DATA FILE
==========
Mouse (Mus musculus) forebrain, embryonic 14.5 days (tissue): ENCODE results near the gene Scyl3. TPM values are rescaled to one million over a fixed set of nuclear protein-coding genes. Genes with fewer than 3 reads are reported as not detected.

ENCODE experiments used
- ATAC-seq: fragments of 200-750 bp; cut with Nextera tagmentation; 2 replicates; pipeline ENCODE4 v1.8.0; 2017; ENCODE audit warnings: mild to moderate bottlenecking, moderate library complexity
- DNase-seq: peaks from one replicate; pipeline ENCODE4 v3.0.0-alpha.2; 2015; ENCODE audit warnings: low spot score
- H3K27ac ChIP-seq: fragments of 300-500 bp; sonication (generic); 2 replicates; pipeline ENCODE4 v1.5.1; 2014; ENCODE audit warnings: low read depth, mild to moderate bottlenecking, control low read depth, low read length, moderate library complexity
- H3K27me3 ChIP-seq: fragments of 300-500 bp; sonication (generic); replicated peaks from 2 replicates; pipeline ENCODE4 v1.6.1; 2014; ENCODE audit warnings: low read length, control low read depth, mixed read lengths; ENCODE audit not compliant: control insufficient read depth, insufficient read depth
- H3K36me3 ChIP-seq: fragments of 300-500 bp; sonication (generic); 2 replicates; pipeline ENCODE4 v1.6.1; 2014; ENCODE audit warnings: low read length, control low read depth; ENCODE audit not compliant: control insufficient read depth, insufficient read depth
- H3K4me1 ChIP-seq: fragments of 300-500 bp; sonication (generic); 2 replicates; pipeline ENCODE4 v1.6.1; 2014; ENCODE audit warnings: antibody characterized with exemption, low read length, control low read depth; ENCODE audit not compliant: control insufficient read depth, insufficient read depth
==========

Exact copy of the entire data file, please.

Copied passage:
Mouse (Mus musculus) forebrain, embryonic 14.5 days (tissue): ENCODE results near the gene Scyl3. TPM values are rescaled to one million over a fixed set of nuclear protein-coding genes. Genes with fewer than 3 reads are reported as not detected.

ENCODE experiments used
- ATAC-seq: fragments of 200-750 bp; cut with Nextera tagmentation; 2 replicates; pipeline ENCODE4 v1.8.0; 2017; ENCODE audit warnings: mild to moderate bottlenecking, moderate library complexity
- DNase-seq: peaks from one replicate; pipeline ENCODE4 v3.0.0-alpha.2; 2015; ENCODE audit warnings: low spot score
- H3K27ac ChIP-seq: fragments of 300-500 bp; sonication (generic); 2 replicates; pipeline ENCODE4 v1.5.1; 2014; ENCODE audit warnings: low read depth, mild to moderate bottlenecking, control low read depth, low read length, moderate library complexity
- H3K27me3 ChIP-seq: fragments of 300-500 bp; sonication (generic); replicated peaks from 2 replicates; pipeline ENCODE4 v1.6.1; 2014; ENCODE audit warnings: low read length, control low read depth, mixed read lengths; ENCODE audit not compliant: control insufficient read depth, insufficient read depth
- H3K36me3 ChIP-seq: fragments of 300-500 bp; sonication (generic); 2 replicates; pipeline ENCODE4 v1.6.1; 2014; ENCODE audit warnings: low read length, control low read depth; ENCODE audit not compliant: control insufficient read depth, insufficient read depth
- H3K4me1 ChIP-seq: fragments of 300-500 bp; sonication (generic); 2 replicates; pipeline ENCODE4 v1.6.1; 2014; ENCODE audit warnings: antibody characterized with exemption, low read length, control low read depth; ENCODE audit not compliant: control insufficient read depth, insufficient read depth